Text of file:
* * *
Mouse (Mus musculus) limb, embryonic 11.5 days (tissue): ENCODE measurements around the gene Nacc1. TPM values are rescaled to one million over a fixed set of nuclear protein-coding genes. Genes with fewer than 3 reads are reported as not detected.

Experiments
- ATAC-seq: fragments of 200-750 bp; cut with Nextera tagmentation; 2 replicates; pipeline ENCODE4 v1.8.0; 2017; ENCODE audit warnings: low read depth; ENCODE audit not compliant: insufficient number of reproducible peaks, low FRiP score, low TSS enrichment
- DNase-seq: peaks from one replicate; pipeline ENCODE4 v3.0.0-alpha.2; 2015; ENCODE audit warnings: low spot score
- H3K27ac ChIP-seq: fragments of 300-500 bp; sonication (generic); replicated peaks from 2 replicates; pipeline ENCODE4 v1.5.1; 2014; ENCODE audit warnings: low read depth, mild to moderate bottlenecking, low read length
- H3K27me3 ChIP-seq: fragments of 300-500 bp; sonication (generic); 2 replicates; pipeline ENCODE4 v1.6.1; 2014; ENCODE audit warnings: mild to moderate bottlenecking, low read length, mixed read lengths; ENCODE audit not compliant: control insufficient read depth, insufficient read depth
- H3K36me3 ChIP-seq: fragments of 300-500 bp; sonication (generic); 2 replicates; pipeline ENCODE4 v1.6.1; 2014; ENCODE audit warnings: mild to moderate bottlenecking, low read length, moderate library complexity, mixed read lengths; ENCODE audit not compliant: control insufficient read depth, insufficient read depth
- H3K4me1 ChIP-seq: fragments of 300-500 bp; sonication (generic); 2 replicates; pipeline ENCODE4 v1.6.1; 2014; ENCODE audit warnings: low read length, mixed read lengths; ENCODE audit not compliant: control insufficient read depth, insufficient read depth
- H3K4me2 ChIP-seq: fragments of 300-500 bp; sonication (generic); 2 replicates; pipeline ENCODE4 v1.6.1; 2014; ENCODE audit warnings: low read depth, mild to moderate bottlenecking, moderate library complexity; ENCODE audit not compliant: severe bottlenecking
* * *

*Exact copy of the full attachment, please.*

Mouse (Mus musculus) limb, embryonic 11.5 days (tissue): ENCODE measurements around the gene Nacc1. TPM values are rescaled to one million over a fixed set of nuclear protein-coding genes. Genes with fewer than 3 reads are reported as not detected.

Experiments
- ATAC-seq: fragments of 200-750 bp; cut with Nextera tagmentation; 2 replicates; pipeline ENCODE4 v1.8.0; 2017; ENCODE audit warnings: low read depth; ENCODE audit not compliant: insufficient number of reproducible peaks, low FRiP score, low TSS enrichment
- DNase-seq: peaks from one replicate; pipeline ENCODE4 v3.0.0-alpha.2; 2015; ENCODE audit warnings: low spot score
- H3K27ac ChIP-seq: fragments of 300-500 bp; sonication (generic); replicated peaks from 2 replicates; pipeline ENCODE4 v1.5.1; 2014; ENCODE audit warnings: low read depth, mild to moderate bottlenecking, low read length
- H3K27me3 ChIP-seq: fragments of 300-500 bp; sonication (generic); 2 replicates; pipeline ENCODE4 v1.6.1; 2014; ENCODE audit warnings: mild to moderate bottlenecking, low read length, mixed read lengths; ENCODE audit not compliant: control insufficient read depth, insufficient read depth
- H3K36me3 ChIP-seq: fragments of 300-500 bp; sonication (generic); 2 replicates; pipeline ENCODE4 v1.6.1; 2014; ENCODE audit warnings: mild to moderate bottlenecking, low read length, moderate library complexity, mixed read lengths; ENCODE audit not compliant: control insufficient read depth, insufficient read depth
- H3K4me1 ChIP-seq: fragments of 300-500 bp; sonication (generic); 2 replicates; pipeline ENCODE4 v1.6.1; 2014; ENCODE audit warnings: low read length, mixed read lengths; ENCODE audit not compliant: control insufficient read depth, insufficient read depth
- H3K4me2 ChIP-seq: fragments of 300-500 bp; sonication (generic); 2 replicates; pipeline ENCODE4 v1.6.1; 2014; ENCODE audit warnings: low read depth, mild to moderate bottlenecking, moderate library complexity; ENCODE audit not compliant: severe bottlenecking